Find Lead Graffiti on Facebook Find Lead Graffiti on Etsy

   Find Lead Graffiti on Twitter Find Lead Graffiti on Instagram




          Tour de Lead Graffiti 2013
S T A G E   1 1 : individual time trial
          Avranches > Mont-Saint-Michel / 33 km

the project | | clamshell | title page | descriptions | colophon | postcards | composite

Stage 1 | 2 | 3 | 4 | 5 | 6 | 7 | 8 | 9 | Rest | 10 | 11 | 12 | 13 | 14 | 15 | Rest | 16 | 17 | 18 | 19 | 20 | 21

2011 edition | 2012 edition | 2014 edition | 2015 edition

Available as an individual print
or in the clamshell box edition

Blew away the field

. . .

Start time today : 5:55 am

Completed : 10:26 pm

Time today : 16 hours 31 minutes

Time to date: 188 hours 41 minutes

Printing sequence : 4 runs - handrolled Mont Saint Michel, yellow, handrolled MartIIn, red

Runs to date : 58

370 > 800 pixel wide version for detail

Click on the image for next poster

Note: You might want to refresh your browser as we tweak these files for a while.

The day's story

Today's stage was an individual time trial. There isn't much specific action other than seeing who can ride the 32km course the fastest without any help from their team. Tony Martin, of Omega Pharma-Quickstep and who is the World Time Trial Champion and who started at #65, set a blistering pace. No one came within a minute of his 36:29 time, which is an average of just over 54 kph or 33.7 mph. Hop on your bike and see what kind of hill you need to go down to get up to that speed. Now imagine maintaining that speed on flat ground for half an hour.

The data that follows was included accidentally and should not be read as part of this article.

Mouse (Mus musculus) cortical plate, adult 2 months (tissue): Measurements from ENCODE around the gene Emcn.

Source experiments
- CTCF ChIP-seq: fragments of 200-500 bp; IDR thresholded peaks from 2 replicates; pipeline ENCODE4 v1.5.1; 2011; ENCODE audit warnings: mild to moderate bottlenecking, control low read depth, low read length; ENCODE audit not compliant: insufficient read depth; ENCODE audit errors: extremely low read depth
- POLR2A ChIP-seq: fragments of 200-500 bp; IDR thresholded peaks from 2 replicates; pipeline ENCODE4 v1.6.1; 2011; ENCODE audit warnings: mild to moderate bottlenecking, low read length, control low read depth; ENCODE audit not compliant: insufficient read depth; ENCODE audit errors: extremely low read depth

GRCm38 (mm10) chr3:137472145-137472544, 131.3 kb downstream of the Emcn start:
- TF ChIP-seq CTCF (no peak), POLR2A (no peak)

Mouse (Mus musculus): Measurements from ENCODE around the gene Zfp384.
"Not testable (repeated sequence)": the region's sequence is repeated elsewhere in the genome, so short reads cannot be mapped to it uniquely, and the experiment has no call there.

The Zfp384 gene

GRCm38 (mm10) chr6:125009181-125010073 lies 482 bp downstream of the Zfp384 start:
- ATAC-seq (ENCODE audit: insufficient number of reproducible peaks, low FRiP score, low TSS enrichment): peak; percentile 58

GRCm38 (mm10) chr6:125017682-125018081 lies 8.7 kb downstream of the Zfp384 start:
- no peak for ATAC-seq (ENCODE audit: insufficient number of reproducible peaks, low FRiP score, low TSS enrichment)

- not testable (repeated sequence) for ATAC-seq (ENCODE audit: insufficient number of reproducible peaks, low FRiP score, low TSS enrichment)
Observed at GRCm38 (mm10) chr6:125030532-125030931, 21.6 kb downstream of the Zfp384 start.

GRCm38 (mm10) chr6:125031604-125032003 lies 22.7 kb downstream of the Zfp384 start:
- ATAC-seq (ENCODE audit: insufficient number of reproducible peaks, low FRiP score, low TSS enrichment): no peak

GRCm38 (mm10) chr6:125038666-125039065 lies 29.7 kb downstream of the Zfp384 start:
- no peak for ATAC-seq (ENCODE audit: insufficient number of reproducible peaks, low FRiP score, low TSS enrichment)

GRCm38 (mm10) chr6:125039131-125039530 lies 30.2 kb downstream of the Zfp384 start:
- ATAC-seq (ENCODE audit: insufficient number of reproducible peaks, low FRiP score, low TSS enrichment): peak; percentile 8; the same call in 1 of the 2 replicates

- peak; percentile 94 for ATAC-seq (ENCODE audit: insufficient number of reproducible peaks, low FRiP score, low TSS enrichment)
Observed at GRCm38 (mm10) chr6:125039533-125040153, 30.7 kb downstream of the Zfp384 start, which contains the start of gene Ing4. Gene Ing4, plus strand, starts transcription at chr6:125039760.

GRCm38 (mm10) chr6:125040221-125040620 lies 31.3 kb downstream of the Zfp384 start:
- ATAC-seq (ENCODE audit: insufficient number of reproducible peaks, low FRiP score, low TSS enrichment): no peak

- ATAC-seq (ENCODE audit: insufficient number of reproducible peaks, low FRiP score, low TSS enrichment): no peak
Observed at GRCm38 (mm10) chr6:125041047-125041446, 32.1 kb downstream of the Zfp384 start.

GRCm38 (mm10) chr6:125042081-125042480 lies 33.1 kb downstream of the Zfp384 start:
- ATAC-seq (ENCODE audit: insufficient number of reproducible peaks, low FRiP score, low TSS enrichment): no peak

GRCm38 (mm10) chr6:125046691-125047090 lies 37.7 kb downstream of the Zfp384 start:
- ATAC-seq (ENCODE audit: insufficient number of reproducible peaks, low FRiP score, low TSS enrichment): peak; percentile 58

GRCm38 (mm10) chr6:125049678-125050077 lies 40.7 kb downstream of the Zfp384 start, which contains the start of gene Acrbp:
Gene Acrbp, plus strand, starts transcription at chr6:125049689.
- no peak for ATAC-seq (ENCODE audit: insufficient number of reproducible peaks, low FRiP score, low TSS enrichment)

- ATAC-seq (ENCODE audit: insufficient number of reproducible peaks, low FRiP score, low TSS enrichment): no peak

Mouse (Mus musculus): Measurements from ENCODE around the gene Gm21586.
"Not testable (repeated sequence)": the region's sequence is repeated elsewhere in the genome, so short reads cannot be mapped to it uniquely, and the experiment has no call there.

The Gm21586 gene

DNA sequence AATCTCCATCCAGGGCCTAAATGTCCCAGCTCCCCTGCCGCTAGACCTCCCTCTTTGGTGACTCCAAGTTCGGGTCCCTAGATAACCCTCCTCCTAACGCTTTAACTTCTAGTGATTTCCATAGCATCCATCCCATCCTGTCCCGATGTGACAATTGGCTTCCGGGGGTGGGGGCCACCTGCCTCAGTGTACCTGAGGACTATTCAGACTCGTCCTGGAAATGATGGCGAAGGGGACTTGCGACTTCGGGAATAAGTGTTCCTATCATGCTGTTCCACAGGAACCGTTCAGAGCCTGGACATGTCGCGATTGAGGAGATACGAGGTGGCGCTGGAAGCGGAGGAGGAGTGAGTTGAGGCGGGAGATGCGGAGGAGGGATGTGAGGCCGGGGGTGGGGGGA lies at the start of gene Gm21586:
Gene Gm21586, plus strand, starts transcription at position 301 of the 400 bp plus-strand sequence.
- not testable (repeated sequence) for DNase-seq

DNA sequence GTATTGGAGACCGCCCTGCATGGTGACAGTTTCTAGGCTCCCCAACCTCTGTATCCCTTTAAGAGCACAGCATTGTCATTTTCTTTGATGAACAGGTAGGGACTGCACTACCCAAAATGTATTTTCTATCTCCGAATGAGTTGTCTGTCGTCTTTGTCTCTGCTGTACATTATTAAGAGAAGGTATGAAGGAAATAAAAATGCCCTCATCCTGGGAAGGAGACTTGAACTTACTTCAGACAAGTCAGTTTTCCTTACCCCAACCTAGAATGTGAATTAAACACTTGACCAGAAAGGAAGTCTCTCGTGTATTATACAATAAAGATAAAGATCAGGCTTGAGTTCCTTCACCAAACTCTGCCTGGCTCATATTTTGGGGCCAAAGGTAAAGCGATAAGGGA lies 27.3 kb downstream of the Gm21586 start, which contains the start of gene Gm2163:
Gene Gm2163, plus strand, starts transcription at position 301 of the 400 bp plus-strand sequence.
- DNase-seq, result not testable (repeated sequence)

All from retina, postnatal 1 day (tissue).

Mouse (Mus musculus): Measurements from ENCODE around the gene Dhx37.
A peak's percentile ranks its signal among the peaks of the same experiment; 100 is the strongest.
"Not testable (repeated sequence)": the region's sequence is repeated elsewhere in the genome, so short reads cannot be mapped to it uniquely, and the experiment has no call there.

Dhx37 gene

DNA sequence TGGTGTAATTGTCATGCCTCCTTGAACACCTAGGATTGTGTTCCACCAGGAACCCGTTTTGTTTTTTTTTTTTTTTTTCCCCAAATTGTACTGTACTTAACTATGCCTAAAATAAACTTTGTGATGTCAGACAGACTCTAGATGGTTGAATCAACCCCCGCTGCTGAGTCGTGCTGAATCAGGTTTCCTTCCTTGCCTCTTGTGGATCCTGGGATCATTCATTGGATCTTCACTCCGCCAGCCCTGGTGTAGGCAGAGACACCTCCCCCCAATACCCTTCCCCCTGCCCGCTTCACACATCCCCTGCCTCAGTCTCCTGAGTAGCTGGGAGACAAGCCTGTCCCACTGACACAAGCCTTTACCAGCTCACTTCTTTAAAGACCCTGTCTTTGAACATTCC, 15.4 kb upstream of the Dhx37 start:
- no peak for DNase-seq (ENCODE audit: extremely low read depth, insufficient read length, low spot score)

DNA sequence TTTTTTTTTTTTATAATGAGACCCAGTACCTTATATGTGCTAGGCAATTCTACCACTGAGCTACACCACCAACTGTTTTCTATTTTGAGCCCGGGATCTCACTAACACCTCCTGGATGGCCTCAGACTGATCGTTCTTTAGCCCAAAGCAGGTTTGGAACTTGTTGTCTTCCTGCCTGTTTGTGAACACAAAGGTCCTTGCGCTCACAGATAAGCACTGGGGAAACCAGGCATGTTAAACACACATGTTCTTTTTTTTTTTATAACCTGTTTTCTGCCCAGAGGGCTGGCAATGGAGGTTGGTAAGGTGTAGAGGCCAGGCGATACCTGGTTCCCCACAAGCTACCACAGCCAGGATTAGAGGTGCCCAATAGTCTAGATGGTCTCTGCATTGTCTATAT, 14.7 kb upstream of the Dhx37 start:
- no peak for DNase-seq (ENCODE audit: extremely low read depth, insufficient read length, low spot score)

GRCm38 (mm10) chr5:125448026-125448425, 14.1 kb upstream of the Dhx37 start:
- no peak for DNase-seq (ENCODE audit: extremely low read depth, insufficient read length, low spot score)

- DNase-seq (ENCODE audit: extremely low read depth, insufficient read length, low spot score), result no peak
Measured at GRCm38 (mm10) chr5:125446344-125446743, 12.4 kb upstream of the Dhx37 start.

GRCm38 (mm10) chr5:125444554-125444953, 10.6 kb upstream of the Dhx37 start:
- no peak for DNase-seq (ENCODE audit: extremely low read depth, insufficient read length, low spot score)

Martin's time looked like a winner until Chris Froome, currently wearing the Yellow Jersey as the leader of the Tour de France, had better times at the first two checkpoints. In the end a headwind, that was steadily increasing during the day at the finish line, kept Martin's time on top.

Froome's time, though coming in second for the stage, was enough to add more than 2 minutes to the gap between him and his nearest competitor. Froome was the race favorite at the start and he is living up to the media attention.

Now check out the abbey of Mont Saint Michel, where each time-trial rider had to face a totally unobstructed headwind coming in over that barren tideland you can see in the photo. It looks like a fabulous castle, and with Martin's second stage win and Froome's ability to demonstrate that he has earned the right to wear the maillot jeune, they were obviously the "Kings of the Castle." We got to admire it in the round every time the helicopter cameras followed the riders through the stage route, so naturally we had to use it somehow. We settled on a typographic rendering of Mont Saint Michel handrolled in 3 values of gray to suggest the ancient stonework. You can see the race course on that little curve of road in the lower left of the photo.

We've decided (in our dreams) that we want to relocate Lead Graffiti to that scenic island. Now seriously, wouldn't it be great to wait until low tide so you could walk out and print a poster related to the Tour de France from this place? Perhaps we could rent out a couple of rooms to help pay the mortgage.

Printing details

Signatures: Ray Nichols, Jill Cypher & Tray Nichols

Size: 14.5" x 22.5"

Stock: Somerset Textured White 300 gsm

Main typography: Bernhard gothic Medium & Impact (wood):; Thinline, Jefferson Gothic, & Euro (metal)

Production notes: handset wood & metal type. The stage / signature block / profile was preprinted using photopolymer plates.

Press: Vandercook Universal III

Today's photos

Jill and Ray composing the main elements for the poster.

Jill handrolling the lockup of Mont Saint Michel. Actually there were three colors, but someone had to take the photo. It is really fun to lockup an image like this. At the left you can see the spacers for the two blocks of wood type. When we started locking up for the red type run, we pulled out all of the furniture and started over, except that we picked up the angle for the words "& the time gap widens."

Tray printing while Jill was taking the prints off. The studio was hot and we had an industrial fan blowing directly at us which makes the paper want to duck down under the feedboard, so it was easier to just use two people.